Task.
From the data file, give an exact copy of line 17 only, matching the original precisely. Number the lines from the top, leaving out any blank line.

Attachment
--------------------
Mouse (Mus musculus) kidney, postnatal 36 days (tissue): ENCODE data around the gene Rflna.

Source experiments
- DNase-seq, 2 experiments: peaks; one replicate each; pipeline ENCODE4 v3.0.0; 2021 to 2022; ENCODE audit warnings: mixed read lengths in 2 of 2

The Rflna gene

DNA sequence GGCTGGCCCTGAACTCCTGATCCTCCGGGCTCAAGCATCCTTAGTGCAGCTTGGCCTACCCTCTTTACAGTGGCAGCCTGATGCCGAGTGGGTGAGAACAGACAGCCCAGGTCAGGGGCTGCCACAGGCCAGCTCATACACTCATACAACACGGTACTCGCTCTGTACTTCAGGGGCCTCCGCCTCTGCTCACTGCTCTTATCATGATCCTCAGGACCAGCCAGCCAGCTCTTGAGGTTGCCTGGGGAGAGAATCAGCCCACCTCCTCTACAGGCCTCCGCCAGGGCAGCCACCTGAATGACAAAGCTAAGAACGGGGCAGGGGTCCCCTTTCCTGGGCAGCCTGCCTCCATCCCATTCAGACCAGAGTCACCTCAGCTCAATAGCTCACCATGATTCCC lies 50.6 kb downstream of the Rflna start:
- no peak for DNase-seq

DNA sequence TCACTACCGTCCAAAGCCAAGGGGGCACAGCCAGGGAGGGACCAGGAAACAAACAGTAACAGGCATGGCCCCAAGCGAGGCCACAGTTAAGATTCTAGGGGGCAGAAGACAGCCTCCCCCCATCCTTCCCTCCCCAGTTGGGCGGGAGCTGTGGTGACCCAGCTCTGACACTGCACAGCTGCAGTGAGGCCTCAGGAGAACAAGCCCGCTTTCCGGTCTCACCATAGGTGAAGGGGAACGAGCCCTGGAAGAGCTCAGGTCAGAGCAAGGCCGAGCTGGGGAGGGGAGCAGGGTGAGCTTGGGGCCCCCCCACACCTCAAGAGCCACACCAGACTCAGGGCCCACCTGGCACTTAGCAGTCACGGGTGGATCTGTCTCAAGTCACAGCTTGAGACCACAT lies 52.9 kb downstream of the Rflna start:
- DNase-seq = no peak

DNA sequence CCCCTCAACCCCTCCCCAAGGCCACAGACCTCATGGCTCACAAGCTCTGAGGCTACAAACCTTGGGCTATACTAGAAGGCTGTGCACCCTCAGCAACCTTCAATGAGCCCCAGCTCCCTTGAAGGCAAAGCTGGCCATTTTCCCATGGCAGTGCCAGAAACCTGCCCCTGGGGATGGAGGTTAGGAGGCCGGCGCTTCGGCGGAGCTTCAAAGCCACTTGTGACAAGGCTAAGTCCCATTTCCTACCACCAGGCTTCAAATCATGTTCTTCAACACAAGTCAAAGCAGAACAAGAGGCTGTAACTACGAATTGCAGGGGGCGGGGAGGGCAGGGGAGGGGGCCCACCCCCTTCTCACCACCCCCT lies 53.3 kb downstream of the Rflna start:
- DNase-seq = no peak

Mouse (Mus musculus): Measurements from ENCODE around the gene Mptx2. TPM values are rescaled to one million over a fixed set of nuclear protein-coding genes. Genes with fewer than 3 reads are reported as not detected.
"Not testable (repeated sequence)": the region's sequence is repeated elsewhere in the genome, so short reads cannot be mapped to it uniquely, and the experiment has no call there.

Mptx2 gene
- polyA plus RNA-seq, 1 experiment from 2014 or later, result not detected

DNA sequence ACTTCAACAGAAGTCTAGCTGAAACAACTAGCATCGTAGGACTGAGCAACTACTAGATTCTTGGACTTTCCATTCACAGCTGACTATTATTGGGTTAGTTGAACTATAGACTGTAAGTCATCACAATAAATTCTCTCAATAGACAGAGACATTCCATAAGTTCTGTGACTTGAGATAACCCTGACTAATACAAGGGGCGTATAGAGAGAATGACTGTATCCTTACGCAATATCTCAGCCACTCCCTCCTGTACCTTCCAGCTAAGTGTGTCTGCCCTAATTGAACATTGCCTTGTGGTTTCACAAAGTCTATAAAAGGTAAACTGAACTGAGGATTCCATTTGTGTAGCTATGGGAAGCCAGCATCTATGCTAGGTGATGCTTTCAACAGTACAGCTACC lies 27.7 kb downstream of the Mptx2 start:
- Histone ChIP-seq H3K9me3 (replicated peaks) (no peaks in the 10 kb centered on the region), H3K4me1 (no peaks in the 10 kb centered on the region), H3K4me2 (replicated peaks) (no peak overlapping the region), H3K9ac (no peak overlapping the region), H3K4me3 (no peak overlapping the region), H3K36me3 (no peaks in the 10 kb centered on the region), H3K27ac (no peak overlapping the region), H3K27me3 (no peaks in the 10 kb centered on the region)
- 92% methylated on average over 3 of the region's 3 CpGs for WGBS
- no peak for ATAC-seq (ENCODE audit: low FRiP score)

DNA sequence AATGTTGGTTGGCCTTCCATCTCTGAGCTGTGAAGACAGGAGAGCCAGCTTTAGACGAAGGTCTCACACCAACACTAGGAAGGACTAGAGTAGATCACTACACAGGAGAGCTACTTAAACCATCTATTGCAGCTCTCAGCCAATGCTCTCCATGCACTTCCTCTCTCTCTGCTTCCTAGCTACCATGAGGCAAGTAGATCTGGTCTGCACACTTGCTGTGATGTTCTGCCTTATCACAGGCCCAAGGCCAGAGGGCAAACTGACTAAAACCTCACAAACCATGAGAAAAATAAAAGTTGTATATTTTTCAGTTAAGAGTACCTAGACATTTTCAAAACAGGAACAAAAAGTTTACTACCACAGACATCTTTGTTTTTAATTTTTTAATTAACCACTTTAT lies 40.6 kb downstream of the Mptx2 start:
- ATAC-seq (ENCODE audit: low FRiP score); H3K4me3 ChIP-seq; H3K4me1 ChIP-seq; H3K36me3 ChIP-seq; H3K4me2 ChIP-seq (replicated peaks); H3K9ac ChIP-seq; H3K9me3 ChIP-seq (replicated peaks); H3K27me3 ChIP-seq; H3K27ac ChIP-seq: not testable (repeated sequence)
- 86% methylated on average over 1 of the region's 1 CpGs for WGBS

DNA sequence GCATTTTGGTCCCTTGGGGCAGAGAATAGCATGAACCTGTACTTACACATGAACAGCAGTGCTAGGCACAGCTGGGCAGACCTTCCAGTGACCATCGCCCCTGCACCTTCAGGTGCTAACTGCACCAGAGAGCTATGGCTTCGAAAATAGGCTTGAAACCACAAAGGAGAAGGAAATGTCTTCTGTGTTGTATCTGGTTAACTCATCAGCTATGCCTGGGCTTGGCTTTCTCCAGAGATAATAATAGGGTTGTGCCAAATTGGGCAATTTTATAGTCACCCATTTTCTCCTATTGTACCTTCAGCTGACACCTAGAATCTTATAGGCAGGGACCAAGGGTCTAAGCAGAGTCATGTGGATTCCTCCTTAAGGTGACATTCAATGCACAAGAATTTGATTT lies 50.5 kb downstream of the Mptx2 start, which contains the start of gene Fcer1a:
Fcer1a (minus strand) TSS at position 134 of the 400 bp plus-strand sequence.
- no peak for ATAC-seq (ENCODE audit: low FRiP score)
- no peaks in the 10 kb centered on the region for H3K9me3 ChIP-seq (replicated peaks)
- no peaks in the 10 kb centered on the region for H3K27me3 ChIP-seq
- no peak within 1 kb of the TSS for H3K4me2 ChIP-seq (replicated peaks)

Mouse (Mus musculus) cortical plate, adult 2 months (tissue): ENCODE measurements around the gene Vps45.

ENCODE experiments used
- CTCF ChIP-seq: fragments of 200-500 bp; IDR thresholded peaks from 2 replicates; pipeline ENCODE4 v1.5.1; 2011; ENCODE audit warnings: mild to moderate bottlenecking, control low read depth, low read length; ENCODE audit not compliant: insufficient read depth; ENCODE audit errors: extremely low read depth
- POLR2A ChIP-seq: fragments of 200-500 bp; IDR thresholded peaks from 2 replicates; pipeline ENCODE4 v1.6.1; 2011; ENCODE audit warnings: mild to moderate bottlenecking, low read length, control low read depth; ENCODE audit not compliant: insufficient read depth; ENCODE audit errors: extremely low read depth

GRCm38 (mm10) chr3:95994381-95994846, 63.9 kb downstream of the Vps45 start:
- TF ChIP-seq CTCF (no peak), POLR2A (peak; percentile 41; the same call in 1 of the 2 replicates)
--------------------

- 92% methylated on average over 3 of the region's 3 CpGs for WGBS